After a 2020 report found basic failures in how effectively Virginia’s education department was addressing teacher shortages, Johnson said the state has launched a number of new initiatives. Her department’s funding was shored up, and for the first time, it’s collecting data not only on the number of vacancies across the state but the reasons teachers are leaving the field. That data is expected to be released later this month, with the hope of using it to refine retention and recruitment strategies.
Funding has also increased. The General Assembly allocated $11.5 million in federal relief dollars toward hiring efforts, including sign-on bonuses for new teachers. Some divisions are also offering bonuses to existing educators, and Johnson said there’s now state funding to support early recruitment initiatives, including some school clubs directed toward students with an interest in the education field.
Still, some districts are struggling. Teacher turnover increased by nearly two percentage points between 2019 and 2021 in Loudoun County, even as the growing district added positions. At the end of January, there were 98 vacancies across the division, which has found itself at the epicenter of Virginia’s wars over critical race theory and transgender student rights.
Roanoke City has also seen a rise in educators leaving the district, and currently has 28 teacher vacancies. According to Jackson, the talent acquisition ambassador for Henrico County, many districts are increasingly filling those slots with provisionally licensed teachers — educators who don’t yet meet all the requirements for a full teacher’s license.
“They’re becoming a much more significant part of the pipeline,” she said. In some ways, they’re an important asset for local school divisions. Glenn-Zeljeznjak, who handles recruitment for Virginia Beach, said many of their provisionally licensed teachers can quickly complete all the requirements for full licensure, and the state is currently examining those requirements in hopes of making it easier for more people to enter the profession.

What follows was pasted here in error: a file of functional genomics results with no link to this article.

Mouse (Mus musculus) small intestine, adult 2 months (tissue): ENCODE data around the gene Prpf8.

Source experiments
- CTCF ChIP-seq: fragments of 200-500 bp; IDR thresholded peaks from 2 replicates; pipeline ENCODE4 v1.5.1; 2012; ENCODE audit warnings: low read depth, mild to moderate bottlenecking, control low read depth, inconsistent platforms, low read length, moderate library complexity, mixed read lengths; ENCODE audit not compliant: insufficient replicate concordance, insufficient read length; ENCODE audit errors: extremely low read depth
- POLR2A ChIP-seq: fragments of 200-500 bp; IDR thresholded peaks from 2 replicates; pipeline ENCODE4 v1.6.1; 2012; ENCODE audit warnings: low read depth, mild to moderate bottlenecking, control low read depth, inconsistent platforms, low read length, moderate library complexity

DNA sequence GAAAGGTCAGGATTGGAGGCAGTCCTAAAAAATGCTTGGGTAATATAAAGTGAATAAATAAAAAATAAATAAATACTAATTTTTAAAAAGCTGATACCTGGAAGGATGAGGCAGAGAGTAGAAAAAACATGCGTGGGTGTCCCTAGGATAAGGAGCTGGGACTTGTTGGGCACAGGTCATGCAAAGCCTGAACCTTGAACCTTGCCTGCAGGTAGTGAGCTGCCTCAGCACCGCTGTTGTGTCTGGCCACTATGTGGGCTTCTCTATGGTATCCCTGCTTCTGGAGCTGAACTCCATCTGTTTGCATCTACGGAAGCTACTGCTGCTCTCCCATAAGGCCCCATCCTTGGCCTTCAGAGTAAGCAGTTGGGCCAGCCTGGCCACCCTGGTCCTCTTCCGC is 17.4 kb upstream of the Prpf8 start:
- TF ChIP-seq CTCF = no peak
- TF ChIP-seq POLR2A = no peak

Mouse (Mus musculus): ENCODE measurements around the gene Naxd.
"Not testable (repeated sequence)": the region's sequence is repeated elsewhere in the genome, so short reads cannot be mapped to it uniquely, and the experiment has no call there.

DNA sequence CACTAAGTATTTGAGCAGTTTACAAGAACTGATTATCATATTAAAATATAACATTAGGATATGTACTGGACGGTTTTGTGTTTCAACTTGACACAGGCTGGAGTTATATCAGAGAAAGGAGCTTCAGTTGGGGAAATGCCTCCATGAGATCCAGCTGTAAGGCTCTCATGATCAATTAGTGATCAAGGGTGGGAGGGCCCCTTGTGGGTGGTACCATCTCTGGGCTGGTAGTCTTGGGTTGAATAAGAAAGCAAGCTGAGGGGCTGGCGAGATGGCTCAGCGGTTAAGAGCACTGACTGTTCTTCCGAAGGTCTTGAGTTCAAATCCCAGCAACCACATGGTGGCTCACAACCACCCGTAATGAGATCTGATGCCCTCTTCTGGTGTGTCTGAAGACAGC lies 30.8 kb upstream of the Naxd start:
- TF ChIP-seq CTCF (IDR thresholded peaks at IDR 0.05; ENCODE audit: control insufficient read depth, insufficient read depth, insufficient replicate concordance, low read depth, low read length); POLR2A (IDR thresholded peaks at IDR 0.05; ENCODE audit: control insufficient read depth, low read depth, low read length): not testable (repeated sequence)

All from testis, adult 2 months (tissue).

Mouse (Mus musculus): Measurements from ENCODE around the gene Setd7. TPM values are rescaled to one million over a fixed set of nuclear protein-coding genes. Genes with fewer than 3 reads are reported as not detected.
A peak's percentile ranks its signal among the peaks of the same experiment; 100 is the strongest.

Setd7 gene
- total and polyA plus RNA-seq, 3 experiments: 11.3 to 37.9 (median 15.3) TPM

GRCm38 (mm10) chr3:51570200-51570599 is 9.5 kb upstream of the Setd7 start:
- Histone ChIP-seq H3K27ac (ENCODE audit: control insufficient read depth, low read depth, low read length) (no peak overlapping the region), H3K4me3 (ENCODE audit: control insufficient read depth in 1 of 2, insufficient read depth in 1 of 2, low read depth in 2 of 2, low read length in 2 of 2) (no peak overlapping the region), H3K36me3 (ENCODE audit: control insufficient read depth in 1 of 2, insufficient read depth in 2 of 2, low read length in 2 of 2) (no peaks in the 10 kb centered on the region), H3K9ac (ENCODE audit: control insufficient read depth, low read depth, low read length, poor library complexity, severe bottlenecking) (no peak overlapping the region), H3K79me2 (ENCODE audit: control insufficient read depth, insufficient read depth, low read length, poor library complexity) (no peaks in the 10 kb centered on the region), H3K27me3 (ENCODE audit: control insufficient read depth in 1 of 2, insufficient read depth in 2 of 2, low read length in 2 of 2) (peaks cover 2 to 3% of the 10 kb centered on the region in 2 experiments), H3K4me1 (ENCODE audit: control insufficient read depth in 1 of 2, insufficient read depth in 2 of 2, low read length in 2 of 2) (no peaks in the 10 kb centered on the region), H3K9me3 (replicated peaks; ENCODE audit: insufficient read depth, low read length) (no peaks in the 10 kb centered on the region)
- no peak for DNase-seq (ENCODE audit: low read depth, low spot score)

It’s not a perfect solution, though. Jackson said more districts are depending on provisionally licensed teachers to fill critical shortage areas, including special education, which has the largest number of vacancies across the state. But those students often have intensive needs, and she said many provisionally licensed teachers across the board aren’t always expecting the challenges that come with teaching.
“Someone may have been a math major and now they’re a math teacher,” Jackson said. “But they might not have been in the classroom since the same time they were a student. And now they’re teaching, fulfilling their licensure requirements and learning their craft, all while sometimes teaching our most fragile students.”
As a result, some districts are struggling with provisionally licensed teachers dropping out of the field. It’s also an equity issue. The Joint Legislative Audit and Review Commission, a state watchdog agency, found that some rural and high-poverty divisions had disproportionately high numbers of conditionally licensed teachers. In Petersburg, they made up 36 percent of the division’s educators, according to the 2020 report.
The influx of new educators also means more experienced teachers are helping to train their colleagues, as well — another responsibility they’re bearing amid the ongoing pandemic.
“And that’s also overwhelming,” Jackson said. “Because our veteran teachers are having to mentor differently than what they’ve ever had to before.”